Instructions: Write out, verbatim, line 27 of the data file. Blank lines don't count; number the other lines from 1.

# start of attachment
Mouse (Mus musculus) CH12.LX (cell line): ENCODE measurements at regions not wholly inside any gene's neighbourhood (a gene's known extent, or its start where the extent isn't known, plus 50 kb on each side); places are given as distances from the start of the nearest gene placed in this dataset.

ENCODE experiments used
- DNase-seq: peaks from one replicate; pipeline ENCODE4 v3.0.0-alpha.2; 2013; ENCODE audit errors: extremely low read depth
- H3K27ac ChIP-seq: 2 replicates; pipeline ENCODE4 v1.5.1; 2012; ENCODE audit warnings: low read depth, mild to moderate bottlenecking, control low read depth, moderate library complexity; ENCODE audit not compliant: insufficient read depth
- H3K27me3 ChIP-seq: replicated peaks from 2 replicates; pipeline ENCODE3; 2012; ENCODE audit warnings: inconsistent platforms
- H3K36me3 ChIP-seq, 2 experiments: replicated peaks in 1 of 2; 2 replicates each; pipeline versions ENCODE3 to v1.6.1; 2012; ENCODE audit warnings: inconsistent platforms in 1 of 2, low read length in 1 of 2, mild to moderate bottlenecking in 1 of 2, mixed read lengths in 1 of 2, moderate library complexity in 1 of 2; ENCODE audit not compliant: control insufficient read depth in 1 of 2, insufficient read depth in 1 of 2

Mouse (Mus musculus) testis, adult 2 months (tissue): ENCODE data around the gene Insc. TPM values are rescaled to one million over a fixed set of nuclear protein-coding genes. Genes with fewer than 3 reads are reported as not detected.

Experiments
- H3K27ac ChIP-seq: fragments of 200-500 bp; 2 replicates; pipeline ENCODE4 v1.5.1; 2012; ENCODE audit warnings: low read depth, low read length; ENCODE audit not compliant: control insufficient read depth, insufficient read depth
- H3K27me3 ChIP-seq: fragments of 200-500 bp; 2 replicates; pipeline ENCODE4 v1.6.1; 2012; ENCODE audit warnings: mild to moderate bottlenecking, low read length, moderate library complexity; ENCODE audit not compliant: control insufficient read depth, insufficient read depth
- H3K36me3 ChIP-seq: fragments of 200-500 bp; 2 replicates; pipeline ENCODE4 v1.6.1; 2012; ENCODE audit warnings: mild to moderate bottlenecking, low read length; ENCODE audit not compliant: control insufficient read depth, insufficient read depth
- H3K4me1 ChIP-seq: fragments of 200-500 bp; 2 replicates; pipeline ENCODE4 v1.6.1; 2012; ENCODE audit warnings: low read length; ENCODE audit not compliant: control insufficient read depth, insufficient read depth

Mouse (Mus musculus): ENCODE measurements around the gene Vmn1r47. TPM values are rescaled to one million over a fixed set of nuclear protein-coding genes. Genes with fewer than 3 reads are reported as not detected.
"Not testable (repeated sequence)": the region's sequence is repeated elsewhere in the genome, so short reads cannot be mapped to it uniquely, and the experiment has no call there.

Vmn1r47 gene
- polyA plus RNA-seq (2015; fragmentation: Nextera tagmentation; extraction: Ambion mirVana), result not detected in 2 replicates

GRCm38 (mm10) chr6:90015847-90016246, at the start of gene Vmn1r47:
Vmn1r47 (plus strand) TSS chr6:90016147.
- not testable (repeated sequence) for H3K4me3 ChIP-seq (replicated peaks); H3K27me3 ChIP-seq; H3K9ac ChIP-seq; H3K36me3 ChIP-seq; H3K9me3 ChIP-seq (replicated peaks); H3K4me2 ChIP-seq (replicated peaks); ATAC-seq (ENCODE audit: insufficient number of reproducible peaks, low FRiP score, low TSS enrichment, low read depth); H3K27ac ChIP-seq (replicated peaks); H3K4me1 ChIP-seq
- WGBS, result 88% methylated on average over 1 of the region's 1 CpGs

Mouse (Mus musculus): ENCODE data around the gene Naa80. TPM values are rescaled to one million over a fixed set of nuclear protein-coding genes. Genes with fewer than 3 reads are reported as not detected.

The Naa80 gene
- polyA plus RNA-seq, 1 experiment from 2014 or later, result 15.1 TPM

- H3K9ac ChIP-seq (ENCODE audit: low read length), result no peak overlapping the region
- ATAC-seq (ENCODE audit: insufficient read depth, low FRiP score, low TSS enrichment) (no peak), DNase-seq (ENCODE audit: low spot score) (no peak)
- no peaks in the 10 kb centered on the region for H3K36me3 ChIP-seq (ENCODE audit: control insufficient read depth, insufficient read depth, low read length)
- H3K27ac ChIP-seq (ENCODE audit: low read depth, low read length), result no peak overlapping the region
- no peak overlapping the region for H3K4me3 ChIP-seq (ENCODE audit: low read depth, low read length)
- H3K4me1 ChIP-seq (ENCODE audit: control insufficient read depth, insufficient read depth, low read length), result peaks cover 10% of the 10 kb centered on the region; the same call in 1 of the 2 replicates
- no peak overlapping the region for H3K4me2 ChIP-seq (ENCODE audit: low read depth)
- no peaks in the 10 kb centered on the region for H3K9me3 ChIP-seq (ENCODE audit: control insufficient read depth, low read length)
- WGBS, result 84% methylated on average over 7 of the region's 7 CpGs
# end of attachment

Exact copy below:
- H3K27ac ChIP-seq (ENCODE audit: low read depth, low read length), result no peak overlapping the region